M(h)aol on using their songs to expose misogyny

The first time Irish-British indie band M(h)aol performed their song Laundries in Dublin, they felt a wave sweep through the room. “The shame of these houses/With steaming windows,” singer Róisín Nic Ghearailt intoned with chilling solemnity. “And the shame of those/Leaves that came out/ So clean”.

“There was the greatest reaction,” says Nic Ghearailt of a propulsive dirge that explores the toxic legacy of the Magdalen laundries and the culture of misogyny of which the laundries were both a symptom and a reinforcing mechanism.

“There is so much intergenerational trauma in Ireland. I don’t think that’s addressed or acknowledged. We have gone from this theocratic state to a state-of-the-art world capital in such a short time,” she continues. “It’s crazy. Part of the reason it may seem there is such a repeating pattern in Ireland is that there has been no chance of recovery.

With members from Cork, Dublin and Great Britain, M(h)aol – pronounced ‘male’ and inspired by ‘pirate queen’ Gráinne Mhaol – are one of the most exciting new bands to emerge recently. Bursting with punk guitars and golden melodies, their music veers from ugliness to beauty, from catharsis to euphoria. And in their lyrics, they confront topics as broad as the trauma passed down through generations in Ireland to the lack of diversity within the music industry.

“We always try to work with female or non-binary individuals [in the music business]. We want it to change that way,” says bassist Zoë Greenway, zooming in from her home in Kinsale. “We try to engage with the system we are trying to change. It’s a real effort. »

“We had a few pushbacks,” agrees Nic Ghearailt. “You have to be really conscientious about it. If you want change, you have to put your money where your mouth is. As a group, we will work with people who are underrepresented in the industry, whether because of their race or their gender. You definitely need to be a little more conscientious. But also ingenious.

As a predominantly female band on the Irish music scene, their experiences have been rocky, to put it mildly. They are keen to point out that things have improved and Irish music has become more diverse. But at first, they had some ugly interactions. More than once, negativity has come from other musicians.

“It wasn’t very funny. People don’t think you know what you’re doing,” says Nic Ghearailt. “Or once they find out you’re in a relationship, it’s like, ‘You’re dead to me. I won’t talk to you again.’ Other bands, especially.

“Moving and strange” and “explosive” are some of the words used to describe their debut EP, Gender Studies, released by Tulle, a label that champions underrepresented voices. Drawing inspiration from vintage influences such as the Riot Grrl scene of the 90s and bands such as Bikini Kill, they are proud to be part of a continuum of feminist voices in indie rock.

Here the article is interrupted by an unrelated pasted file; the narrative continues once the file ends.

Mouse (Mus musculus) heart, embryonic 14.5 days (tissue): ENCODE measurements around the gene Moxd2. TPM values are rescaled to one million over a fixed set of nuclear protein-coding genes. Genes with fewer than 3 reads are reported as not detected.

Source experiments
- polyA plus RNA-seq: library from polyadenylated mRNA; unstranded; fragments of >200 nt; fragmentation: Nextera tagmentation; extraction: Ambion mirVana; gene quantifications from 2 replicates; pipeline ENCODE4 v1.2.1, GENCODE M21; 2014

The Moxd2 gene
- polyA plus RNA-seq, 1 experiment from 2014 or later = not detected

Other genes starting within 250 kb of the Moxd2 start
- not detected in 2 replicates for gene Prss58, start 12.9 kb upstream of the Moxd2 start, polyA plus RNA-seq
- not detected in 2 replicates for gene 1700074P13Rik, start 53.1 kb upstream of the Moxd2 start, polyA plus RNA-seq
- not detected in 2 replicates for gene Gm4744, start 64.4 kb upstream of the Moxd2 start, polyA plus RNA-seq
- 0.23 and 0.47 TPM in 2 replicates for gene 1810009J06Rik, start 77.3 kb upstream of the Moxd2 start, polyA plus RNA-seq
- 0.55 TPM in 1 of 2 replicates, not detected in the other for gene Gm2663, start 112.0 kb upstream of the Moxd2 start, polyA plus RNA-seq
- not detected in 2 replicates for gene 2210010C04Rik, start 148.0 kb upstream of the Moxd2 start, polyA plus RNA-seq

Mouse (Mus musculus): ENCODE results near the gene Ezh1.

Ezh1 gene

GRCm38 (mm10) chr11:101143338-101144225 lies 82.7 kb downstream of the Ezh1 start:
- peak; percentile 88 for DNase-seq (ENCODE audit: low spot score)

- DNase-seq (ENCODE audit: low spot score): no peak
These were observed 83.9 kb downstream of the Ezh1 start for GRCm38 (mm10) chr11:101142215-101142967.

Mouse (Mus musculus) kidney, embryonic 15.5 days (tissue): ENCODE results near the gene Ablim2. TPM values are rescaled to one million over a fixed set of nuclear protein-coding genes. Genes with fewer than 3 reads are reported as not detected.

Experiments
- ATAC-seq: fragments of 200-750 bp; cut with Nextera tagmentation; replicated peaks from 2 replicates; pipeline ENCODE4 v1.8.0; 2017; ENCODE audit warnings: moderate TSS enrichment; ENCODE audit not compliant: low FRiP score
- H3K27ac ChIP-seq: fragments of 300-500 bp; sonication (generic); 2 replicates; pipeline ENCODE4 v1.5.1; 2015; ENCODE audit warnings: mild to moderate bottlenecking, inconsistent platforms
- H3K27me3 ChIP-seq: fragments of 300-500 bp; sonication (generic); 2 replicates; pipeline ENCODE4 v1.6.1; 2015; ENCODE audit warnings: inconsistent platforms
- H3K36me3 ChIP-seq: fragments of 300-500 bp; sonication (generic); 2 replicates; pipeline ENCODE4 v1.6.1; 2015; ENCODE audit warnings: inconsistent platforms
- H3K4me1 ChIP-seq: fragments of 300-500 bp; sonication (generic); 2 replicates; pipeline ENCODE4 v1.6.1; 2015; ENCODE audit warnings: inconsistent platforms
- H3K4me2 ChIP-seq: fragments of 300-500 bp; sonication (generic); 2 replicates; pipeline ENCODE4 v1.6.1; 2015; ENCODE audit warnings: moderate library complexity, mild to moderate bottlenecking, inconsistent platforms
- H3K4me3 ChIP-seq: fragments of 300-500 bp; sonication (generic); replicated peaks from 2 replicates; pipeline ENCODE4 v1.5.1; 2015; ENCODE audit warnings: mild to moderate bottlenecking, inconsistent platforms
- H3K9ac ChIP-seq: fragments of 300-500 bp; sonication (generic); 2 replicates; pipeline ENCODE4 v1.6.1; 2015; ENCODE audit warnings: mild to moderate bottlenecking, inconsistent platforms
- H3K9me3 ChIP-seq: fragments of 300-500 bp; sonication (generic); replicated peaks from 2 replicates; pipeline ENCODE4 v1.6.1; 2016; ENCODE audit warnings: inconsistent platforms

And yet their songs give off a dark glow that feels like Gen Z. That ominous energy is something audiences will get to experience up close when M(h)aol backs alternative icon and Nirvana producer Steve Albini and its Shellac project on upcoming dates. in Dublin and Limerick in April.

M(h)aol formed in 2015 but went on hiatus and its various members went their separate ways (Nic Ghearailt is currently in Bristol). When they got together for a benefit concert, they were amazed at the amount of energy they created on stage. And how far the music industry has come.

“The Dublin music scene has changed so much,” says Nic Ghearailt. “It’s super supportive. There’s such a large group of women and non-binary people and gender non-conforming people. When you have that support, it’s easier to push boundaries.

M(h)aol doesn’t just take risks with his music. Last October’s single No One Ever Talks To Us was accompanied by a gory video that mimicked slasher movies. It features a woman dancing in the dark, then transitions to three figures in bloodstained dresses hopping about in the dark. It was a commentary on horror cinema’s fetishism of young dead women — a trope that pops up everywhere from Twin Peaks to True Detective.

“We are playing on it. Women are always the victims,” says Greenway. “And we are turning the tide. There are a lot of feminist cinematic theories in the background. Tropes and trying to subvert them.

Social justice and pop don’t always mix and there will always be those who think M(h)aol’s kind of arguments would be best served in an essay or a short film. They obviously disagree. One of the reasons they chose music over writing or the visual arts to communicate their message, explains Nic Ghearailt, was its ability to deliver a brief, sharp shock.

“You can listen to a song that lasts two minutes or more. Watching movies, or even watching TV shows or listening to podcasts or reading books, is not accessible to everyone,” she says.

“Whereas maybe if you listen to a song that really resonates with you, maybe it’ll be a springboard for you to be like, ‘Oh, what are they talking about? Or “I had that too”. This can encourage people to go and have these conversations.

“That’s what Bikini Kill or the punk scene did for us. For me, the hope with the band is that it simultaneously comforts people because they see a part of their experience that they may not have seen back. But it also unsettles people. and encourage them to ask questions. In particular, uncomfortable questions.

A first album is on the horizon. And before that, there is a tour in support of American noise-rockers Shellac, led by the legendary Steve Albini.

“We are going to play three dates with them,” says Nic Ghearailt. “Which is crazy because Steve Albini is our drummer’s idol.” “He [Albini] sets a great example and practices what he preaches,” adds Greenway. “He is great.”

  • The Gender Studies EP is out. M(h)aol plays Dolan’s Warehouse, Limerick, April 26; and Button Factory, Dublin, April 27 and 29

Comments are closed.